(read the previous post explaining this entry)
I had the chance to visit North Korea for the first time a couple of days ago. My mind is still full of impressions so I would like to get them on paper before they fade away. My trip was to Kaesong, where the industrial complex is; it’s also the capital of the old Koryo Dynasty, so it is home to some important historical sites.
From the minute that I crossed the DMZ, I had my eyes wide open trying to observe and analyze everything that came into view through my bus window. I had read so many books, and watched so many films; this was the opportunity to see for myself what I could find that measured up, and what I could find that was different. I was anxious to gain my own impression, my own experience, and while I only saw just one small corner of North Korea, the knowledge that I gained is so valuable to me.
I think the first thing that I noticed was the North Korean soldiers standing serious and at attention on the side of the road at random posts, and sometimes at what didn’t seem like posts at all. They would be at all the dirt road entrances to all the villages, no matter how small. Sometimes there were only two or three houses, but there was a soldier standing there, dressed in a dark green uniform, holding a red flag, and completely motionless. I would also see a soldier here and there as the bus passed by lurking out from the trees. Later, when we got into the city of Kaesong, the number of soldiers dramatically increased. There was one on almost every street corner and walkway. However, the North Korean citizens walked or rode past them on their bikes as if this were perfectly natural; I assumed that to them it was. In fact I believe I assimilated to the new condition somewhat myself, as I found myself noticing the military presence less after a while. I still, however, could not ignore the stark contrast between the world that I had just come from, and the one I was experiencing.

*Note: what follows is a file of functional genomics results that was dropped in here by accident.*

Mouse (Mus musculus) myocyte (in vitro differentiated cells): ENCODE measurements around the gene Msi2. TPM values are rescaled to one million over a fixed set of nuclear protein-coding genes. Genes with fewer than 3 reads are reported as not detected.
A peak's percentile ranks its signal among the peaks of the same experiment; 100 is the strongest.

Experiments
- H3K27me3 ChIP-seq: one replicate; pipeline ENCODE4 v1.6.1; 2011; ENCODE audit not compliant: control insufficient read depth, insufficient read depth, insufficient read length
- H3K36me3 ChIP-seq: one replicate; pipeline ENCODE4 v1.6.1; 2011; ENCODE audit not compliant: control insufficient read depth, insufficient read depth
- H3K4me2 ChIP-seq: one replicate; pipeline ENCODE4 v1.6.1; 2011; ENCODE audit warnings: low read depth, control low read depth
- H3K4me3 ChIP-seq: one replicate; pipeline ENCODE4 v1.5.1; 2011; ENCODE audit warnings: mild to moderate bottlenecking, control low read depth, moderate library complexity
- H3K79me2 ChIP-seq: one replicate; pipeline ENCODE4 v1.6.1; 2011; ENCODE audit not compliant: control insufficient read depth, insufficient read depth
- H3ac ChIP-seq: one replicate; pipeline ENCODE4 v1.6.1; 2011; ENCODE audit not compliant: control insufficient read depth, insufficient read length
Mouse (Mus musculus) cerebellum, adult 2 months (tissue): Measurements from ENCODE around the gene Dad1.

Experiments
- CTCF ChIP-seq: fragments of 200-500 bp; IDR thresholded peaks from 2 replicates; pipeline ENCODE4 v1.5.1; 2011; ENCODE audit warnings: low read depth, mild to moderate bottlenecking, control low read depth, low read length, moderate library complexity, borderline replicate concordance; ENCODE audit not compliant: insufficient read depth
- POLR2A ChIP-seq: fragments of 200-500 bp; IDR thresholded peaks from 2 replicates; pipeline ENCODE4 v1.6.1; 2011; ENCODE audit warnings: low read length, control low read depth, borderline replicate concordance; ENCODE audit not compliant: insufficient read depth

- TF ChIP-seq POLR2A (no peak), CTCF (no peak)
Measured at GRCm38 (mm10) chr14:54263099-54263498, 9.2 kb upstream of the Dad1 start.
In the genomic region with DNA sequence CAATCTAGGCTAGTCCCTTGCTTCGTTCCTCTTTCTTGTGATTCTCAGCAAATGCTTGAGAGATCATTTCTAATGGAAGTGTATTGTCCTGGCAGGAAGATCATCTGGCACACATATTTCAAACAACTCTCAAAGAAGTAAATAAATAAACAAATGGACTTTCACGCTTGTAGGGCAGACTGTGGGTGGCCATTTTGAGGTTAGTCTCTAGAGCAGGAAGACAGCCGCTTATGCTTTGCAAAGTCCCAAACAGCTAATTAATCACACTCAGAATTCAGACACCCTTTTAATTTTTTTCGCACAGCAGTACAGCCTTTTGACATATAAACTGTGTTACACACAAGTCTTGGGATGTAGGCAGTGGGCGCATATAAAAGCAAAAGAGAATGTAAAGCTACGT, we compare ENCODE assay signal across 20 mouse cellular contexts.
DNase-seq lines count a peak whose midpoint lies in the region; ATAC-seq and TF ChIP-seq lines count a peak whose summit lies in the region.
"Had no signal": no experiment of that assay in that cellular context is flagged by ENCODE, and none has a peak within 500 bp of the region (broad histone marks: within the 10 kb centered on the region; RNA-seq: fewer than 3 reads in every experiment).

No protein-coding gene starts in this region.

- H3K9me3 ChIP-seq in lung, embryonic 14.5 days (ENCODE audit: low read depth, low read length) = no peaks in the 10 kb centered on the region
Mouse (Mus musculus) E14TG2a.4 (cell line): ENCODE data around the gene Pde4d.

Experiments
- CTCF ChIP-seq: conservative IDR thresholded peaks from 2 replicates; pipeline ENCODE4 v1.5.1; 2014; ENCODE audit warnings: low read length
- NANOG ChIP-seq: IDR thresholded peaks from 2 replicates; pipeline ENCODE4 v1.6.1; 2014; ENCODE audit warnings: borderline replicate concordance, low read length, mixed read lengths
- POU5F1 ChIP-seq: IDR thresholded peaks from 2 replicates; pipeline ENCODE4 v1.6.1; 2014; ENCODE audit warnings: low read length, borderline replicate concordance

The second thing that I noticed was a large picture of a smiling Kim Il-sung above a building in the distance. I saw it as I was waiting to get back on the bus after having gone through entry formalities at Dorasan. While waiting, I also heard North Korean music in a beautiful woman’s voice, coming from a distance: “pan-gap—-sum-ni-da, pan-gap-sum-ni-da (nice to meet you, nice to meet you).” Later, as we traveled, there were large monuments, posters, and plaques at the entrances of many of the villages and throughout the city of Kaesong, lauding Kim Il-sung and Kim Jong-il. In the west we have public art (some might say propaganda) in remembrance of people, but it’s not all dedicated to two overarching figures. In particular, I noted a painting of Kim Il-sung and Kim Jong-il, smiling with arms outstretched at the top of mount Baekdu; it was outside on the road, but it was so clean and bright. I think it must have been brand new. I also noted a poster of North Korean citizens with fists in the air; the lettering read, “as long as we have our great general, we are winning.”
Another thing that I noticed was the surrounding countryside. I saw that the hills had much less vegetation, particularly trees, than the hills just a few miles south. I knew that in natural circumstances the hills and mountains would still be covered with trees and shrubs, but somehow most of this had been removed. I figured that this was likely due to agricultural practices or a need for firewood among the people. I also pondered whether the land may have been cleared so that no one—from either north or south—could slip around unnoticed close to the DMZ, but I couldn’t give that notion much weight. I saw the remains of old underground bunkers and lookouts in the hills; they were almost imperceptible—just a thin line in the grass from which soldiers could look out and shoot their weapons. Oh, and they were all facing south and usually near the tops of the hills. I saw quite a few of them in one area, but they were either better hidden, or absent in other areas, because I didn’t notice them anywhere else.